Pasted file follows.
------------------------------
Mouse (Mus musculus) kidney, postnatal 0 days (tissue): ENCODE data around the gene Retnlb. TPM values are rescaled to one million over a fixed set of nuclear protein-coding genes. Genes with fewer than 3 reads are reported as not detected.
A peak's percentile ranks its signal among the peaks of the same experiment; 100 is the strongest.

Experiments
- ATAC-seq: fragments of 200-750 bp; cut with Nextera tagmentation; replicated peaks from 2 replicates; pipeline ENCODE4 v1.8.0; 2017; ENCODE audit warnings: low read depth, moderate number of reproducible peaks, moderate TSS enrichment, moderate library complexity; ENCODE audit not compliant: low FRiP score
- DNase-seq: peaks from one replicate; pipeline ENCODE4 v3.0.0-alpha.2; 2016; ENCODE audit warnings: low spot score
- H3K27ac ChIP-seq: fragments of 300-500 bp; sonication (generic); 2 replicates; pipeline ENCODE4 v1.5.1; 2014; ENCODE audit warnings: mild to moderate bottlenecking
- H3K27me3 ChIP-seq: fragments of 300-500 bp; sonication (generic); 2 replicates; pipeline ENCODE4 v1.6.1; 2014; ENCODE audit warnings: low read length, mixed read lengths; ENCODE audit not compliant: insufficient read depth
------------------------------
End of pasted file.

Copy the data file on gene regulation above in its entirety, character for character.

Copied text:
Mouse (Mus musculus) kidney, postnatal 0 days (tissue): ENCODE data around the gene Retnlb. TPM values are rescaled to one million over a fixed set of nuclear protein-coding genes. Genes with fewer than 3 reads are reported as not detected.
A peak's percentile ranks its signal among the peaks of the same experiment; 100 is the strongest.

Experiments
- ATAC-seq: fragments of 200-750 bp; cut with Nextera tagmentation; replicated peaks from 2 replicates; pipeline ENCODE4 v1.8.0; 2017; ENCODE audit warnings: low read depth, moderate number of reproducible peaks, moderate TSS enrichment, moderate library complexity; ENCODE audit not compliant: low FRiP score
- DNase-seq: peaks from one replicate; pipeline ENCODE4 v3.0.0-alpha.2; 2016; ENCODE audit warnings: low spot score
- H3K27ac ChIP-seq: fragments of 300-500 bp; sonication (generic); 2 replicates; pipeline ENCODE4 v1.5.1; 2014; ENCODE audit warnings: mild to moderate bottlenecking
- H3K27me3 ChIP-seq: fragments of 300-500 bp; sonication (generic); 2 replicates; pipeline ENCODE4 v1.6.1; 2014; ENCODE audit warnings: low read length, mixed read lengths; ENCODE audit not compliant: insufficient read depth